Through a critical review of the scientific literature and the analysis of Cranet data on the adoption of diversity management (DM) practices, this exploratory paper discusses cultural and institutional factors that influence the way in which DM practices are adopted and specific target groups are addressed in five European countries (Italy, France, Sweden, Germany and UK). It emerged that three different drivers lead organizations to adopt DM practices in a specific way according to some contextual peculiarities. The first one is the legislative and regulatory pressure in terms of equality and equal opportunities. The countries showing a long tradition of legislation on equal opportunities interpret DM as a form of legal compliance and not as a management method. The same is also true for disability, where in most cases the DM’s actions towards this target group are exclusively intended to meet law obligations. The second driver is connected to demographic change and cultural influences. In particular, despite having a very divergent economic and employment contexts, Italy and Germany are similar on some specific cultural dimensions (gender egalitarianism and power distance) and are both oriented towards managing gender issues and younger workers at the expense of older workers. The third driver is related to the lack of knowledge and skills in the local labor market that brings companies to attract skilled labor force from abroad and to retrain low-skilled workers.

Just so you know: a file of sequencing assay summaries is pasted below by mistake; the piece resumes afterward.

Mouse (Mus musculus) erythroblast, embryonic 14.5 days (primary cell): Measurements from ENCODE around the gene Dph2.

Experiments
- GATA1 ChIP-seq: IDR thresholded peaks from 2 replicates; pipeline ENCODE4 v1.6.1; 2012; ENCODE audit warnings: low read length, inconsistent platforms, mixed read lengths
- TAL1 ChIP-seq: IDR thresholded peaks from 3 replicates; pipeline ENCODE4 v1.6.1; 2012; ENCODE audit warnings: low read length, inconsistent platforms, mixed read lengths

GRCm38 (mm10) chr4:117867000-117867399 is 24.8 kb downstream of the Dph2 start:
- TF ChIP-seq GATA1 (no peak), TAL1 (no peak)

Keywords: Diversity, diversity management, culture, institutionalism, Europe, Cranet